Lorre had quite a dark sense of humor, some might say warped. Upon seeing Bela Lugosi’s body with the Dracula cape, Lorre asked fellow actor Vincent Price if he should drive a stake through Lugosi’s heart just in case. And when interviewed during the House Un-American Activities Committee’s investigation of possible Communists in Hollywood, Lorre was asked to name anyone he had met in Hollywood that he thought was suspicious. He responded by listing everyone he knew – I don’t think the committee could take him seriously if he did that.

Let’s take look at a clip from Casino Royale (1954), which pits Le Chiffre and James Bond at the Baccarat table. Some excellent tension portrayed in spite of my not knowing how the game is played.

© Copyright. Michele Brittany. 2011 - 2015. All rights reserved. All text, graphics, and photos are protected by US and International Copyright Laws, and may not be copied, reprinted, published, translated, hosted, or otherwise distributed by any means without written permission.

The Guardian Gives James Bond and Popular Culture A Thumbs Up

Late last year, my first edited book, James Bond and Popular Culture: Essays on the Influence of the Fictionalized Superspy, was released by McFarland & Company. After a year of working with several talented writers from around the world, I pulled together fourteen essays that explored the influence that James Bond has had on popular culture that started with Ian Fleming’s first book Casino Royale in 1953. Naturally, the films did a lion share of promoting the suave and rather aloof British secret agent with a license to kill into mainstream media around the world. The essays spotlighted film, television, literature, lifestyle, and reinterpretations (for example, the video game 007 Legends).

Last night while checking online for any new reviews of my book, there happened to be a new review from The Guardian in the UK. It was a brief but positive review that ended with, “Spy-fi fans will not be disappointed by this well-researched and wide-ranging collection.” Well, that was exciting and three of the essays got a special mention in the article, so I was happy about that too!

If you haven’t checked out my book, you can take a look at the publisher’s listing at McFarland & Company (who is currently sold out) and at Amazon for a sneak peek inside. I also wrote a couple of behind-the-scenes blog post on Wednesday, July 23, 2014 if you want to see the inner workings so to speak.

Thank you very much for your support and if you have read my book (and liked it), please consider writing a review at all the usual places – Amazon, Goodreads, etc.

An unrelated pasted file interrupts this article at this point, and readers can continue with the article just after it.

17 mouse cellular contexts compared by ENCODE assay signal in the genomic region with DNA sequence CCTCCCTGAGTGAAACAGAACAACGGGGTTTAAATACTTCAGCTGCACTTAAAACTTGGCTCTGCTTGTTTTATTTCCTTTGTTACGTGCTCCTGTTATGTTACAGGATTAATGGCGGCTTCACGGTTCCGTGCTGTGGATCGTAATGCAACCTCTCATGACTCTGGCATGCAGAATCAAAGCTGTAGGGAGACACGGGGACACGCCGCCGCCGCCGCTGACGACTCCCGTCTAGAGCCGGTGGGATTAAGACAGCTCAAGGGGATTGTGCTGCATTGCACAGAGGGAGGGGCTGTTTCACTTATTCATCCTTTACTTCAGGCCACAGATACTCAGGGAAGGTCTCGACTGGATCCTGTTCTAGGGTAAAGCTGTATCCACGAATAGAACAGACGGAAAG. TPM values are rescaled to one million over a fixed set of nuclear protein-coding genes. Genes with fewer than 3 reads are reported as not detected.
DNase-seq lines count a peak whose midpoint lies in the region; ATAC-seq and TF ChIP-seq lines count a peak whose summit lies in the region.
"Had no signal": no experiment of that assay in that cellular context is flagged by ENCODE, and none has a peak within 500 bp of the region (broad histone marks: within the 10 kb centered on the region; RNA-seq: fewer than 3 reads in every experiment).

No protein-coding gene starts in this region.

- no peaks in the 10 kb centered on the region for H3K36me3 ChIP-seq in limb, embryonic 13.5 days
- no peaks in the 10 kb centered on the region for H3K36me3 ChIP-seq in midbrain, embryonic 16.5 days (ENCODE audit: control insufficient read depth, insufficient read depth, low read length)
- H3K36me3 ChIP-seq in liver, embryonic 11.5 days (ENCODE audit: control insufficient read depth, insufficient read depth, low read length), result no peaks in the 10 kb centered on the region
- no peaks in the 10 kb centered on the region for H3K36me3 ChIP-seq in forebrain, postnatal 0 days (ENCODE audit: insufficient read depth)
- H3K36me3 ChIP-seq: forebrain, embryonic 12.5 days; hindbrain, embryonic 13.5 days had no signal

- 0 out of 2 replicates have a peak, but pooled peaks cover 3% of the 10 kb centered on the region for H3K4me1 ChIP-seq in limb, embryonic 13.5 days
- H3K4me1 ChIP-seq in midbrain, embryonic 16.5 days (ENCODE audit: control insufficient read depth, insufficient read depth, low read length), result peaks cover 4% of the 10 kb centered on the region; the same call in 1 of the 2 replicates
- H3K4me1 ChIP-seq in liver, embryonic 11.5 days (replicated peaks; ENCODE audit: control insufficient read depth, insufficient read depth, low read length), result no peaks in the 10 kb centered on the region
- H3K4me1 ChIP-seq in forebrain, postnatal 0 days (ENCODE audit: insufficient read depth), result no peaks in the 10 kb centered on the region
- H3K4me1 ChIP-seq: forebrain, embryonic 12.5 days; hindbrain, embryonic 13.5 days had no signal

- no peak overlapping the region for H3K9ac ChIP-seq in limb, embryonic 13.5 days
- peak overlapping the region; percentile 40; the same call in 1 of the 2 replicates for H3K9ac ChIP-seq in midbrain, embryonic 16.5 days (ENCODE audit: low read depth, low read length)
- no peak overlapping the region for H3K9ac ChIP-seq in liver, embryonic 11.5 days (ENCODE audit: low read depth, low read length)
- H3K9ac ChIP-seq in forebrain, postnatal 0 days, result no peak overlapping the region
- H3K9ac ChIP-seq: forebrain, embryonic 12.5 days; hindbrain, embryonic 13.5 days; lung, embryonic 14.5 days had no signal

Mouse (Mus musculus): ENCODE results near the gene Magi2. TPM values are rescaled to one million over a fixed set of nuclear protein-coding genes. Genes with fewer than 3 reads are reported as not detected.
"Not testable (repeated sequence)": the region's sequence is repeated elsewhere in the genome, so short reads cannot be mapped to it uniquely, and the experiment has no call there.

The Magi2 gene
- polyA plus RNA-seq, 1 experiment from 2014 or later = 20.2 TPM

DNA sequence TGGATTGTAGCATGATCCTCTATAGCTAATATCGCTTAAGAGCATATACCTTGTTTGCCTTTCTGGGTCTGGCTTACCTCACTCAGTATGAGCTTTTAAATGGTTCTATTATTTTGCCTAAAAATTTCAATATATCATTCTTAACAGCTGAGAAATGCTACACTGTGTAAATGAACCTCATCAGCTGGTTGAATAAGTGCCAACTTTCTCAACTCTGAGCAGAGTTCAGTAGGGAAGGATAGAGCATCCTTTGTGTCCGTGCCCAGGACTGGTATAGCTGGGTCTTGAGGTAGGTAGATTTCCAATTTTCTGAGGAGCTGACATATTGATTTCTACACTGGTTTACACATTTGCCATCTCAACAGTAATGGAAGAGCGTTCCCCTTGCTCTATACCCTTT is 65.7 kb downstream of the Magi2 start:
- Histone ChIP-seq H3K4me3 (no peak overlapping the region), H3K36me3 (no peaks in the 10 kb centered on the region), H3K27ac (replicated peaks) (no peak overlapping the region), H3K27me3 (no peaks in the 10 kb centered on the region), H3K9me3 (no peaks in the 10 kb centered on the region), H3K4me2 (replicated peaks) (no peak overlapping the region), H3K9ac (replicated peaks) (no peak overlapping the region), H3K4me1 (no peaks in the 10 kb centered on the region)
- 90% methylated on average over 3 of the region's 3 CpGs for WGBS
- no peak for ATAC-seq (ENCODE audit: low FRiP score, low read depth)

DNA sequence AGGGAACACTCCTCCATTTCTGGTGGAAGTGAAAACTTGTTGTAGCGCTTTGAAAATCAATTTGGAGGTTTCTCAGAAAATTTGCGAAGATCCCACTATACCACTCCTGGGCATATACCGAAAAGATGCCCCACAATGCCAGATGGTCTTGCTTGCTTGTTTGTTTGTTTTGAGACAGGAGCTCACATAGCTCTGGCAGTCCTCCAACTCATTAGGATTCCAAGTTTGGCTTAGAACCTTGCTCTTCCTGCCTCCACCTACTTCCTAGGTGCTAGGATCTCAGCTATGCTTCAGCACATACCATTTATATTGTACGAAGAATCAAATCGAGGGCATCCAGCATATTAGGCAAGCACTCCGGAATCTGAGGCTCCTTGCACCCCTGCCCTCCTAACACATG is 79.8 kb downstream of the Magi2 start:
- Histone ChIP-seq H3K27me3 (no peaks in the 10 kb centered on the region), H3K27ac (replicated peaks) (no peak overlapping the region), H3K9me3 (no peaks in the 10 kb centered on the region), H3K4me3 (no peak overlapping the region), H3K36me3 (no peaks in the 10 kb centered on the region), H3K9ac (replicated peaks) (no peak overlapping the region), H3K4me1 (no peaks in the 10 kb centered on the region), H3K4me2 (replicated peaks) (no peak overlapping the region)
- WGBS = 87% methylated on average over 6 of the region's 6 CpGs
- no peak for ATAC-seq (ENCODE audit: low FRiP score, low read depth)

Sunday, March 22, 2015

Happy Birthday to Gorss, Swor and Lee!....Day 81 of Bond 365

Sol Gorss, actor and stuntman
Sol Gorss
Born this day in 1908
Stunts for From Russia With Love

I about fell out of my chair when I looked at Sol Gorss’ IMDB filmography of 252 actor credits and 88 as a stuntman!

Gorss started acting in 1931 as a policeman in The Front Page. He started doing stunts a few years later in the 1936 Bengal Tiger. He had roles that overlapped with his stunts and worked on television and in film. Gorss did his last stunt work in the 1966’s Murderers’ Row and the following year, his last acting role in Red Tomahawk as a Townman/Roulette Player, which came out after his death.

Ken Swor
Born this day in 1935
Assistant Director for Diamonds Are Forever

Reading through his IMDB profile, Ken Swor sounded liked a real down to earth type of person. He played sports in school and eventually earned a teaching degree, so he could teach and coach.

In the late 1960s, he took a director’s guild test and scored in the up 10%. Scoring as high as he did led him to train as an assistant director and in 1971, one of his first outings as an Assistant Director was on Diamonds Are Forever – pretty darn amazing! He worked on some popular television series such as The Streets of San Francisco and Barnaby Jones.

In the 1970s, he added Production Manager to his list of talents. As a production manager, he apparently worked exclusively on television series and movies. Again, he worked on some very popular projects in their day: The Streets of San Francisco, Police Story, Fame, and The Twilight Zone.

His last credit was in 1995 and in 2004 he passed away from heart failure at the age of 69.

Will Yun Lee
Will Yun Lee
Born this day in 1971
Colonel Moon in Die Another Day

Will Yun Lee was born in Virginia to Korean parents and as a child, his family moved around a lot, leading Lee to have both tough (Bronx) and tropical (Hawaii) locales as backdrops during his childhood years. Eventually, he and his father, a Korean Tae Kwon Do Grandmaster, settled in San Francisco. Lee spent time in his father studio and learned Tae Kwon Do. 

Lee attended University of California Berkeley and studied Political Science, however it was also a time in which two things impacted his life. First, Lee began worked with high-risk teens, youth he could identify with from his years when he lived in the Bronx. His commitment to youth has continued to be an important role for him.

Second, Lee became interested in acting and landed a role on the television show Nash Bridges starring Don Johnson and Cheech Marin. It led him to relocate to Los Angeles and pursue a career in acting. Looking at his IMDB filmography, Lee has been working consistently since 1997 with his first role. In addition, he has branched into voice over work in video games such as the Sleeping Dogs franchise. And recently, he has been working on Hawaii Five-O, Strike Back and True Blood.

© Copyright. Michele Brittany. 2011 - 2015. All rights reserved. All text, graphics, and photos are protected by US and International Copyright Laws, and may not be copied, reprinted, published, translated, hosted, or otherwise distributed by any means without written permission.